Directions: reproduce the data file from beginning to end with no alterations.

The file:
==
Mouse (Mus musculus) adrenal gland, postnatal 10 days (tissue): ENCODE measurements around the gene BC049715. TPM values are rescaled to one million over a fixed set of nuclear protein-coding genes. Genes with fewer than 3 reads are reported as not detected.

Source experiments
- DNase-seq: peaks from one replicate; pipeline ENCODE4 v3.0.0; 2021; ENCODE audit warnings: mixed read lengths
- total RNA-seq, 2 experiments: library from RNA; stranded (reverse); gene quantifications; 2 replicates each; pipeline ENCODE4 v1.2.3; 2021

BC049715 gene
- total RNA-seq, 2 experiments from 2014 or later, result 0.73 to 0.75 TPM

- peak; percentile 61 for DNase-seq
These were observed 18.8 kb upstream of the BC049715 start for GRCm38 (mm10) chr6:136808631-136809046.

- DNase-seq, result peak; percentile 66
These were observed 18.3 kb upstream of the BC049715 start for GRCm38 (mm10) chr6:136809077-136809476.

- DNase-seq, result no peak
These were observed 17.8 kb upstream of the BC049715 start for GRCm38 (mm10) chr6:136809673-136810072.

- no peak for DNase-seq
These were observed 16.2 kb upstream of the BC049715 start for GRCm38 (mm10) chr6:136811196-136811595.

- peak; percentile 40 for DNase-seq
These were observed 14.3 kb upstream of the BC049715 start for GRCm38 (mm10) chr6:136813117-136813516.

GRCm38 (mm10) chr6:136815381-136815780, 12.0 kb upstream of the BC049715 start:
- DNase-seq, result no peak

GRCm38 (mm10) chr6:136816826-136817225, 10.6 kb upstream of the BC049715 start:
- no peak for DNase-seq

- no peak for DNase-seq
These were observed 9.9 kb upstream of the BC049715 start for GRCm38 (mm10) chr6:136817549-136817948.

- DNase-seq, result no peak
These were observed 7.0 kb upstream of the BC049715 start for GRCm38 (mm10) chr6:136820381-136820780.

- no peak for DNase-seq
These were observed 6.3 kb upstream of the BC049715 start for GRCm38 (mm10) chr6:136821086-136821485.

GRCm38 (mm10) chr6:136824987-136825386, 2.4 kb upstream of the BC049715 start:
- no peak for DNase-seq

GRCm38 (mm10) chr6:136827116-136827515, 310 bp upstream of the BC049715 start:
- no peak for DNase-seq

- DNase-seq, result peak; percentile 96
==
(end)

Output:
Mouse (Mus musculus) adrenal gland, postnatal 10 days (tissue): ENCODE measurements around the gene BC049715. TPM values are rescaled to one million over a fixed set of nuclear protein-coding genes. Genes with fewer than 3 reads are reported as not detected.

Source experiments
- DNase-seq: peaks from one replicate; pipeline ENCODE4 v3.0.0; 2021; ENCODE audit warnings: mixed read lengths
- total RNA-seq, 2 experiments: library from RNA; stranded (reverse); gene quantifications; 2 replicates each; pipeline ENCODE4 v1.2.3; 2021

BC049715 gene
- total RNA-seq, 2 experiments from 2014 or later, result 0.73 to 0.75 TPM

- peak; percentile 61 for DNase-seq
These were observed 18.8 kb upstream of the BC049715 start for GRCm38 (mm10) chr6:136808631-136809046.

- DNase-seq, result peak; percentile 66
These were observed 18.3 kb upstream of the BC049715 start for GRCm38 (mm10) chr6:136809077-136809476.

- DNase-seq, result no peak
These were observed 17.8 kb upstream of the BC049715 start for GRCm38 (mm10) chr6:136809673-136810072.

- no peak for DNase-seq
These were observed 16.2 kb upstream of the BC049715 start for GRCm38 (mm10) chr6:136811196-136811595.

- peak; percentile 40 for DNase-seq
These were observed 14.3 kb upstream of the BC049715 start for GRCm38 (mm10) chr6:136813117-136813516.

GRCm38 (mm10) chr6:136815381-136815780, 12.0 kb upstream of the BC049715 start:
- DNase-seq, result no peak

GRCm38 (mm10) chr6:136816826-136817225, 10.6 kb upstream of the BC049715 start:
- no peak for DNase-seq

- no peak for DNase-seq
These were observed 9.9 kb upstream of the BC049715 start for GRCm38 (mm10) chr6:136817549-136817948.

- DNase-seq, result no peak
These were observed 7.0 kb upstream of the BC049715 start for GRCm38 (mm10) chr6:136820381-136820780.

- no peak for DNase-seq
These were observed 6.3 kb upstream of the BC049715 start for GRCm38 (mm10) chr6:136821086-136821485.

GRCm38 (mm10) chr6:136824987-136825386, 2.4 kb upstream of the BC049715 start:
- no peak for DNase-seq

GRCm38 (mm10) chr6:136827116-136827515, 310 bp upstream of the BC049715 start:
- no peak for DNase-seq

- DNase-seq, result peak; percentile 96